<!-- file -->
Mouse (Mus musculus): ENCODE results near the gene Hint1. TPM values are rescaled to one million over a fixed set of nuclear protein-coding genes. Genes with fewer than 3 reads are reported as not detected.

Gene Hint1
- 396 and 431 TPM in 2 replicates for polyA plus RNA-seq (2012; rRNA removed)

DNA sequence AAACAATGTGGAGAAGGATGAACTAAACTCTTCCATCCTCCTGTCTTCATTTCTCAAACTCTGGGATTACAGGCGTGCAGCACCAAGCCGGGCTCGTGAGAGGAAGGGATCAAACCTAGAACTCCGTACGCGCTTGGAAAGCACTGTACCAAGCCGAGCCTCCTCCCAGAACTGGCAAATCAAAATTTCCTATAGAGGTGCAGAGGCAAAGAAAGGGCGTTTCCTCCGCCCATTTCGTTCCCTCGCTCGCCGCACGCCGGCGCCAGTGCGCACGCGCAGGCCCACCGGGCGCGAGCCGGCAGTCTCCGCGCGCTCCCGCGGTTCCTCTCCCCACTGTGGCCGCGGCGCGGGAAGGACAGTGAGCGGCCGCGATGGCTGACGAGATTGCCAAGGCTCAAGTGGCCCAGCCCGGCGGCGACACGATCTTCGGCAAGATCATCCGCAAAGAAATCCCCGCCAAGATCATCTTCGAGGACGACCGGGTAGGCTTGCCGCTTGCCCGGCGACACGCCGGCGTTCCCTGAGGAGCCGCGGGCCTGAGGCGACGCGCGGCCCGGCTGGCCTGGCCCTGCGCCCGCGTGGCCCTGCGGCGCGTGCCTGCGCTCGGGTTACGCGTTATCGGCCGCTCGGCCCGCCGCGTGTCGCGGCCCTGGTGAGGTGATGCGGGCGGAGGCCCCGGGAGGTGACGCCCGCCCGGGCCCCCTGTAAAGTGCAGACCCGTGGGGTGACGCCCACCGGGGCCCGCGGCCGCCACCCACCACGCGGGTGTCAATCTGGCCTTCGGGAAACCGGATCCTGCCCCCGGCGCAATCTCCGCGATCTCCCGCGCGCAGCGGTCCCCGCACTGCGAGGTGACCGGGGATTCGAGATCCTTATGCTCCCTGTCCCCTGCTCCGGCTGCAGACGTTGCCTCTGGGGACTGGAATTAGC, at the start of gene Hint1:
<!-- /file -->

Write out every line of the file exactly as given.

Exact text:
Mouse (Mus musculus): ENCODE results near the gene Hint1. TPM values are rescaled to one million over a fixed set of nuclear protein-coding genes. Genes with fewer than 3 reads are reported as not detected.

Gene Hint1
- 396 and 431 TPM in 2 replicates for polyA plus RNA-seq (2012; rRNA removed)

DNA sequence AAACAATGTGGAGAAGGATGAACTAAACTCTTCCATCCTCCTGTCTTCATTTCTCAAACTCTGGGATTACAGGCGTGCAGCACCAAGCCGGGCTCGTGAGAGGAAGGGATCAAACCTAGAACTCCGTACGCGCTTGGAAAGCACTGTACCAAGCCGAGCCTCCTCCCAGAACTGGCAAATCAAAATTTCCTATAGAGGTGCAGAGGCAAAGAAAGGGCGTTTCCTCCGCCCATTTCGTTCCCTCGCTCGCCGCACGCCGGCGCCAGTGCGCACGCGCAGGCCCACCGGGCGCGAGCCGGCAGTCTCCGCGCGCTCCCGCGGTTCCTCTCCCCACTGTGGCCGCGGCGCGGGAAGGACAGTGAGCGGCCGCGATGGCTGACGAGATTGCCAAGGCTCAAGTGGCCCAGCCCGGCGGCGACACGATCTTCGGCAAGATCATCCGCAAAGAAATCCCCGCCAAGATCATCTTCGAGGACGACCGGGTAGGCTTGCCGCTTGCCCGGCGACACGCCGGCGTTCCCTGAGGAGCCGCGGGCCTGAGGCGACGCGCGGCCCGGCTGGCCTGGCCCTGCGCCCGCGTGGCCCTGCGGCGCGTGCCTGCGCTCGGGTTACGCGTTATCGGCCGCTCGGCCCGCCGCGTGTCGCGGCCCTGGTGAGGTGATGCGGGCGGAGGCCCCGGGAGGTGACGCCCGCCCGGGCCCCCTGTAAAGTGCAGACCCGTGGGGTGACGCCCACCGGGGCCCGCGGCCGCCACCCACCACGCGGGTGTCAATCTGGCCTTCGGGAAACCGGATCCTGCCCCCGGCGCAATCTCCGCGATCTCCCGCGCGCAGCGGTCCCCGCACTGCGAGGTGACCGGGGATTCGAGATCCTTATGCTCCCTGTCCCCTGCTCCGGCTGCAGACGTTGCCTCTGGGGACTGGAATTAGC, at the start of gene Hint1: